If care in the community means anything, other than a budgetary cost cutting exercise, its exemplified by the community of outcasts who gather at the benches at the end of the cycle path that leads through London Fields to Broadway Market. A mixed and wretched community, black and white and varied in age. A tall thick set masculine white woman with cropped short greying hair and a hard face, wearing grey jogging bottoms and hoodie, sits with her arms raised like the outstretched wings of some large bird, elbows resting in the cuffs of a pair of NHS crutches. An ageing and overweight black man wearing an oversized blue raincoat with the hood covering his head and resting on the rim of a pair of large angular black wraparound sunglasses, face contorted as though he is concealing a segment of orange. A White man, probably in his forties, though it’s difficult to tell, drugs, alcohol, lack of food, and I suspect time on the streets have prematurely aged him. Hair shaven leaving long tails of unkempt and natty hair at the back, a crushed green plastic bottle of White Ace held between dermatitis inflamed hands.

These benches create a permanent space of sociality for those with drink, drugs and mental health problems. It is a space that enables the isolation of the flat, bedsit or hostel to be overcome. A meeting point to drink, get wasted and forget. Temporary self medication from the permanent cycle of return that traps the mind, crippling it, refusing to allow it to move on from some unspeakable trauma. The dark thoughts that keep you awake at night fuelling self-loathing. The voices. ‘FUCKING NOISES’, I overheard a young black man yelling to himself. Whilst there are tensions here, sudden eruptions of violent shouting, the occasional fight, you also witness tenderness, a caring for each other, even splitting cash to buy more booze.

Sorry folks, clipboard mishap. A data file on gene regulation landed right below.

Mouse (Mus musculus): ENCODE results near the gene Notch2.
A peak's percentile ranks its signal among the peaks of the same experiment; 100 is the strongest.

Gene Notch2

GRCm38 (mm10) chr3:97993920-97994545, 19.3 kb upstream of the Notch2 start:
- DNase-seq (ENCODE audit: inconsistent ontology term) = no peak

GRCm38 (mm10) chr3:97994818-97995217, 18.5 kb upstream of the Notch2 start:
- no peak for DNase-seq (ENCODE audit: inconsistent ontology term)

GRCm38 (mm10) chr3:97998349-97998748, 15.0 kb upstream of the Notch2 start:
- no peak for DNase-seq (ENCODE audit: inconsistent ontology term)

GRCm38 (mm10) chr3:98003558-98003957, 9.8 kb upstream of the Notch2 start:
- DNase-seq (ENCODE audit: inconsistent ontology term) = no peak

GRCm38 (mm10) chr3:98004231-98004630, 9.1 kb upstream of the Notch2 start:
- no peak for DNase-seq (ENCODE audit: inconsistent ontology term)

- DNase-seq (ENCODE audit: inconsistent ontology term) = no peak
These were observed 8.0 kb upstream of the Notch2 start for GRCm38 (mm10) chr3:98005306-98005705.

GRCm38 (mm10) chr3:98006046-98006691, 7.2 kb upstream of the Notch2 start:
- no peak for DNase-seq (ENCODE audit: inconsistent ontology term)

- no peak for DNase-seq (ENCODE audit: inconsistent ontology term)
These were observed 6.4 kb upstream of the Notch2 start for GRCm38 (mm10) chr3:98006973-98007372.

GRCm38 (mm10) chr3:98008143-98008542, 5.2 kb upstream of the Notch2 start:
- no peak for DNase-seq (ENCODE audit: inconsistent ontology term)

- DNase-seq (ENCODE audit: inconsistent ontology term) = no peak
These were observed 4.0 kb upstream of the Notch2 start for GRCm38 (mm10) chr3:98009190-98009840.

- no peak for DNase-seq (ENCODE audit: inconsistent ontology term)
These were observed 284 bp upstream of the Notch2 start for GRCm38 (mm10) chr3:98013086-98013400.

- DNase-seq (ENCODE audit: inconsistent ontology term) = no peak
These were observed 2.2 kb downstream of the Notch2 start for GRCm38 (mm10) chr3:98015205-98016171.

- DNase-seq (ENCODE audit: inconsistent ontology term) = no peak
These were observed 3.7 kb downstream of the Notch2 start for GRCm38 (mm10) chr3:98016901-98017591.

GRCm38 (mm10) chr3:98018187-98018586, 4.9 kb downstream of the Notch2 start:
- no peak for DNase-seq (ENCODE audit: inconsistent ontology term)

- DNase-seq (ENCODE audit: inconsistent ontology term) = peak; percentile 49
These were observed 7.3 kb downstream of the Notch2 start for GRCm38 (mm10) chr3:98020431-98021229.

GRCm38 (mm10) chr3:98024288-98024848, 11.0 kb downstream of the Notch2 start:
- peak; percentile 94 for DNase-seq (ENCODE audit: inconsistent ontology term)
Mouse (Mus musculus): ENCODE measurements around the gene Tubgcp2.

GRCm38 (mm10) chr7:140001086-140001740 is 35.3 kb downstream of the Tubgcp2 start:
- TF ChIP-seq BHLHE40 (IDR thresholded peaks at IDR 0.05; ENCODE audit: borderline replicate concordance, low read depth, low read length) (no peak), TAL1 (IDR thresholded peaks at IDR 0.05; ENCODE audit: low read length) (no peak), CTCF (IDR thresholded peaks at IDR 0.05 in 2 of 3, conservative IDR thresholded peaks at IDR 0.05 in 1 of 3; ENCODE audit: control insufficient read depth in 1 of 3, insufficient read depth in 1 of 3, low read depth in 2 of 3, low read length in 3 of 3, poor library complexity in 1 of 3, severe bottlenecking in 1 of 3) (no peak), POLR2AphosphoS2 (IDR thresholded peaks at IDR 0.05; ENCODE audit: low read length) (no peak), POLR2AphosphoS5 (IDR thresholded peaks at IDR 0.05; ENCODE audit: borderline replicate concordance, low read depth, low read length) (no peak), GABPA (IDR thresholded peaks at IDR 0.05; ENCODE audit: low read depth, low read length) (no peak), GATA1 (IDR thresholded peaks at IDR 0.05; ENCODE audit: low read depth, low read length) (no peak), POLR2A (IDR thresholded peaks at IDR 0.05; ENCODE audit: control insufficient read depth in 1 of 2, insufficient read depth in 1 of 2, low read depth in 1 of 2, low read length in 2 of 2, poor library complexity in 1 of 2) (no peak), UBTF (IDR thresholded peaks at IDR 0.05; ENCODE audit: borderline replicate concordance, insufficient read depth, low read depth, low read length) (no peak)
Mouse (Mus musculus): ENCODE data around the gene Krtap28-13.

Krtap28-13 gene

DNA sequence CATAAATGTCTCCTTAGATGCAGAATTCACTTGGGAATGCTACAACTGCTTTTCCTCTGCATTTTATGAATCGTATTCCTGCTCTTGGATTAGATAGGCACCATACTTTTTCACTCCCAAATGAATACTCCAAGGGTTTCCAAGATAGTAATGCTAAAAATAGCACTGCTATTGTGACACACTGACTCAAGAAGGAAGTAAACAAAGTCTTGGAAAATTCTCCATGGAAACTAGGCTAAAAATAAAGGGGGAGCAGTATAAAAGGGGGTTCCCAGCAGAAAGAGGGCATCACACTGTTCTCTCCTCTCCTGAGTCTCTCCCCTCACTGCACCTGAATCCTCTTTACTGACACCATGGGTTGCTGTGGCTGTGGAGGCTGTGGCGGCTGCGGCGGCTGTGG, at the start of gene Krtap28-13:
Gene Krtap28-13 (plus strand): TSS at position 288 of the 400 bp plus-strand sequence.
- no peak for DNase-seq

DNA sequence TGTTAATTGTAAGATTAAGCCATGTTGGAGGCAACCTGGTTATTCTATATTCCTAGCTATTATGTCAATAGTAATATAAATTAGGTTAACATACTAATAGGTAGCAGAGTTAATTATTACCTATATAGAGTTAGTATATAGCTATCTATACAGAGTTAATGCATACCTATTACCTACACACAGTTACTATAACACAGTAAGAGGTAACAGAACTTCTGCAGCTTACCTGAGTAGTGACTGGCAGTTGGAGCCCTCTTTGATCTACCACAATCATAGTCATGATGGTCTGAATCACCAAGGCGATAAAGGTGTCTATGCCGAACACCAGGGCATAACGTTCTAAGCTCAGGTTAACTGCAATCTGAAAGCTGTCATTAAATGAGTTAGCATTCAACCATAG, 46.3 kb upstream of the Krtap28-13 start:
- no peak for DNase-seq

ACAB
ACAB

Hoardings have been erected behind the benches. Toilets are being constructed to service the masses that come every Saturday to shop in Broadway Market’s boutiques, restaurants, and wine bars. The plywood boards have been treated with a translucent green varnish that emphasises the grain. Hovering above today’s bench dwellers, is an oblong block of opaque green paint carefully rolled to mask the still visible graffiti, ACAB. I stand and stare. There is an obvious comic reference here to Mark Rothko’s abstract expressionism. On these large boards it does produce the kind of melancholy Rothko’s paintings can inspire. But as I contemplate this accidental work, I locate the melancholy not in the abstract but in metaphor. This acronym ACAB has punctured my drift at various locations. ACAB – All Coppers Are Bastards. An antipolice slogan used by working class hooligans and football Ultras from both the far left and far right. It is a sign of working class resistance and rebellion. Contemplating the oblong of green paint, with the graffiti lettering visible only when the light hits it at a certain angle, I start to think about disappearance. I had read the stories of Hackneys gentrification. But what I have witnessed on this walk is deep entrenched poverty and desperation. The artists, squatters and anarchists have either left, moving gradually further east, or managed to do a deal like the community from Ellingfort road and London Lane; The incumbent wealthy parade Boadway market, flamboyantly sitting outside bars and restaurants, drinking expensive wines and cocktails. The alcoholics, junkies and teenage gangs have a parallel flamboyance, gathering at public benches or in huddles on estates waiting for dealers; but the shops, cafes and pubs that serviced the working class community have all gone. The means by which Hackney’s working class can be public have been erased, like the lettering in this piece of graffiti, but the community itself remains for now.